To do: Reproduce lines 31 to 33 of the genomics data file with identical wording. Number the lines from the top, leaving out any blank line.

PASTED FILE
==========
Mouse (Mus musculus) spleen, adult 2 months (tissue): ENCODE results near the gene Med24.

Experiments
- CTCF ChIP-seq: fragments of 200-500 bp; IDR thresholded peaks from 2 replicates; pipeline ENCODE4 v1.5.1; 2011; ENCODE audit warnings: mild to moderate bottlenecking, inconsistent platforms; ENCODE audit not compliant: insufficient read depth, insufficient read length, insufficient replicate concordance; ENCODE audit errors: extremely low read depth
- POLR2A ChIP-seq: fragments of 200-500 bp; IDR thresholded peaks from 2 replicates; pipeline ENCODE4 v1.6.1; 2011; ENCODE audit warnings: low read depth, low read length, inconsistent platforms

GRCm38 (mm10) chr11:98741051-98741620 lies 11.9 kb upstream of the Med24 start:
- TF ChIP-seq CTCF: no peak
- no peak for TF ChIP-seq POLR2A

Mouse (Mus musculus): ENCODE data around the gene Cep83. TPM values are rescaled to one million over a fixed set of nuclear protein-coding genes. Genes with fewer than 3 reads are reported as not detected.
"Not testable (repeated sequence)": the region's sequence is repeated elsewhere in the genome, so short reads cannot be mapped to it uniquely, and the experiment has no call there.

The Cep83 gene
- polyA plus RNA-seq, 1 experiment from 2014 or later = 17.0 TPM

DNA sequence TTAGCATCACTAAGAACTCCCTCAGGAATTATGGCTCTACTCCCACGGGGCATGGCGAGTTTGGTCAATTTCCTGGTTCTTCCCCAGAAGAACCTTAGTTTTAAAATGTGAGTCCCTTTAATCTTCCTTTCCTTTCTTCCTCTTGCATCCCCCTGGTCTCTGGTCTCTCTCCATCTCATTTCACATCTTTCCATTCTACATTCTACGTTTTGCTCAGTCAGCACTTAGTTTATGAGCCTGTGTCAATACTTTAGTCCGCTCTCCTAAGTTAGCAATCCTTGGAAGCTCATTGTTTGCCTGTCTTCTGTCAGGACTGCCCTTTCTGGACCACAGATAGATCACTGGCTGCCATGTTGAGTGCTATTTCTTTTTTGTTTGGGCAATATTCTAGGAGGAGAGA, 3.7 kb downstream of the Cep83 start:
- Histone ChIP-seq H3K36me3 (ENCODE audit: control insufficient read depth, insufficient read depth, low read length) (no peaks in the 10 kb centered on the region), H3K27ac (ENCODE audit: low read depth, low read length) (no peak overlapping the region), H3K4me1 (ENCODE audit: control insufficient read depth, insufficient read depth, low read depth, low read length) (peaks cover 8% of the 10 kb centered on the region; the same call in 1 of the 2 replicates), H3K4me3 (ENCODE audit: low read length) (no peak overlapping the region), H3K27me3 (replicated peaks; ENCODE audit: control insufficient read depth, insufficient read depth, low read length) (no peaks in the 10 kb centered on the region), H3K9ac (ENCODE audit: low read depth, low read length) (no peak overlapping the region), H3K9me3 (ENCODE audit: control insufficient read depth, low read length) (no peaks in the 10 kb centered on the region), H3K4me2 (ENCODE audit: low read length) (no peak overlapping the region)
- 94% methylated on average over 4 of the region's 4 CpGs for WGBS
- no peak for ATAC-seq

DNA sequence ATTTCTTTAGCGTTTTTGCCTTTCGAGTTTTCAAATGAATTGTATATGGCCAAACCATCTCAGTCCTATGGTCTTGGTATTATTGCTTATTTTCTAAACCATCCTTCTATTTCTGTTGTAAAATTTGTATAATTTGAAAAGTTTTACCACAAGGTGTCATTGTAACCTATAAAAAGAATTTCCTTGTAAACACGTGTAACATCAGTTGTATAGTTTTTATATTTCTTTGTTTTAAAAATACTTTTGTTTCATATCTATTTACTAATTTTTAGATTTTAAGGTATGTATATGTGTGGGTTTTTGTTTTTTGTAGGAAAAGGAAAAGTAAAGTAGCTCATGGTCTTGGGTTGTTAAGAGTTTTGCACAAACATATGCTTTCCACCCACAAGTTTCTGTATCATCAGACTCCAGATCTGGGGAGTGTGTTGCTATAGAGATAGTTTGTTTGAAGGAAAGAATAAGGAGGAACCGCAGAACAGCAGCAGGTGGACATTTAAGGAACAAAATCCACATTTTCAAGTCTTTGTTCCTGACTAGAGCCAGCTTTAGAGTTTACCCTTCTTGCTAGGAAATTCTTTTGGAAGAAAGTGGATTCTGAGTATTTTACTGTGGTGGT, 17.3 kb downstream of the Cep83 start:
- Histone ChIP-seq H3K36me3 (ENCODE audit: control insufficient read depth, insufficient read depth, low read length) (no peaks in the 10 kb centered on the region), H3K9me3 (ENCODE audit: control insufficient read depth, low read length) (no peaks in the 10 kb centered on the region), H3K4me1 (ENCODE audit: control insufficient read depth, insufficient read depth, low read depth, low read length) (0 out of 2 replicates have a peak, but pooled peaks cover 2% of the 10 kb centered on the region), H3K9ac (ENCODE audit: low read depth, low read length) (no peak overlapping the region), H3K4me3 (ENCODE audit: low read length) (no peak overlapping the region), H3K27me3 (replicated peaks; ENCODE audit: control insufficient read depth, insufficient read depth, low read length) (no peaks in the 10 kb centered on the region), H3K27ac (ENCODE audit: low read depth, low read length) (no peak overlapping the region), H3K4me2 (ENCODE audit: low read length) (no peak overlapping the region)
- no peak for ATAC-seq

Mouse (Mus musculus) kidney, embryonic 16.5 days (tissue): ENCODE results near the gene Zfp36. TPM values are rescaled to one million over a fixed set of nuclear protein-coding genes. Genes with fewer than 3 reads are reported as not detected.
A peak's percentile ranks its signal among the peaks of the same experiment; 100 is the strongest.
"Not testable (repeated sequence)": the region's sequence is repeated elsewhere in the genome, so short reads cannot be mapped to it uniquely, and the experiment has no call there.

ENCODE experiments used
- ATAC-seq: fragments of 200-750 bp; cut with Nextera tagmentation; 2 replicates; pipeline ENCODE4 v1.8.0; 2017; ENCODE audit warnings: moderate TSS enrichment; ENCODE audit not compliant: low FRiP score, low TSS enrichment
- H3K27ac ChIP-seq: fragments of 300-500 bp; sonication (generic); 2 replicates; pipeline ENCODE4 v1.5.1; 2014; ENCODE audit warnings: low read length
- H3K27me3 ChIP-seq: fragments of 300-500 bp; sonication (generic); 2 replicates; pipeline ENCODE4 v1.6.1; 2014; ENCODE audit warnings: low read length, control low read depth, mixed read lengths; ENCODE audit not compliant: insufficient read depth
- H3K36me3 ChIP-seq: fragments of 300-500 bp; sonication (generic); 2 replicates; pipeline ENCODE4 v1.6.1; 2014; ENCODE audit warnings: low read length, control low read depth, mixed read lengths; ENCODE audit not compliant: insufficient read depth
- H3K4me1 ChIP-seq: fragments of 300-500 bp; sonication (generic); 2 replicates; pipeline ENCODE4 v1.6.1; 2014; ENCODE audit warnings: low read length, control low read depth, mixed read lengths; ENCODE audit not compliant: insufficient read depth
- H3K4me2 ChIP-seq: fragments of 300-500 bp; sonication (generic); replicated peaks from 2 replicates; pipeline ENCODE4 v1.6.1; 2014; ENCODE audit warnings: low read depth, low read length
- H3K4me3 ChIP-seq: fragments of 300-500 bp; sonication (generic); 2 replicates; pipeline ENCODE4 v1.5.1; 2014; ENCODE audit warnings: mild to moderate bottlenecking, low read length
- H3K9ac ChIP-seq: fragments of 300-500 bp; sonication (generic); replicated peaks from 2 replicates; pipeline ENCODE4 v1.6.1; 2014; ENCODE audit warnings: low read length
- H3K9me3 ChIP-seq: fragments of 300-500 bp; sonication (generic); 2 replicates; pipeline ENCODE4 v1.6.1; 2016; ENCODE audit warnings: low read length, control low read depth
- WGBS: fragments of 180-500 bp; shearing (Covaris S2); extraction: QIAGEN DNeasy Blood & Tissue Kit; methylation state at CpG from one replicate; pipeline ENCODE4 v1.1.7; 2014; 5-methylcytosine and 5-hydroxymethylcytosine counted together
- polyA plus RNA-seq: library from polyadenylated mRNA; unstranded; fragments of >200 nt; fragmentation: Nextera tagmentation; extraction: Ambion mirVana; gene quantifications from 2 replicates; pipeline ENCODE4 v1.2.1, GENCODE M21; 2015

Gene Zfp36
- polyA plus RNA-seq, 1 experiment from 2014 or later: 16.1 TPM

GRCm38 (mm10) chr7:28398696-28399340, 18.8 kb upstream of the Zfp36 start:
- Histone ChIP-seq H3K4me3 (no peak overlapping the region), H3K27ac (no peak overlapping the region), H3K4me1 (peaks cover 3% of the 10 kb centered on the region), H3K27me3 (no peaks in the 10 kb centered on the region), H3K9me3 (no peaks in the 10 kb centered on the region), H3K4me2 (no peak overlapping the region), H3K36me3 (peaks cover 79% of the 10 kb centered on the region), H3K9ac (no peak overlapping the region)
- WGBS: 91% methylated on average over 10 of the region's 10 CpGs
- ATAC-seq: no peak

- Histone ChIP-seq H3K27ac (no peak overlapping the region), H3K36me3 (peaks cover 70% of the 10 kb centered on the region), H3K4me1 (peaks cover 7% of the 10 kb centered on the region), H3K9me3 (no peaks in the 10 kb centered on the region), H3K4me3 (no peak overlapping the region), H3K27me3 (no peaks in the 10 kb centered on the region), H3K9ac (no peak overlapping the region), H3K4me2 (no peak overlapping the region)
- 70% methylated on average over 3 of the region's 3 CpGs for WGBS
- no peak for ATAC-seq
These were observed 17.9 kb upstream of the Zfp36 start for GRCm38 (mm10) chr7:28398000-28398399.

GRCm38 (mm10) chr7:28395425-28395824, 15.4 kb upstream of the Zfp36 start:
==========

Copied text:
- H3K9me3 ChIP-seq: fragments of 300-500 bp; sonication (generic); 2 replicates; pipeline ENCODE4 v1.6.1; 2016; ENCODE audit warnings: low read length, control low read depth
- WGBS: fragments of 180-500 bp; shearing (Covaris S2); extraction: QIAGEN DNeasy Blood & Tissue Kit; methylation state at CpG from one replicate; pipeline ENCODE4 v1.1.7; 2014; 5-methylcytosine and 5-hydroxymethylcytosine counted together
- polyA plus RNA-seq: library from polyadenylated mRNA; unstranded; fragments of >200 nt; fragmentation: Nextera tagmentation; extraction: Ambion mirVana; gene quantifications from 2 replicates; pipeline ENCODE4 v1.2.1, GENCODE M21; 2015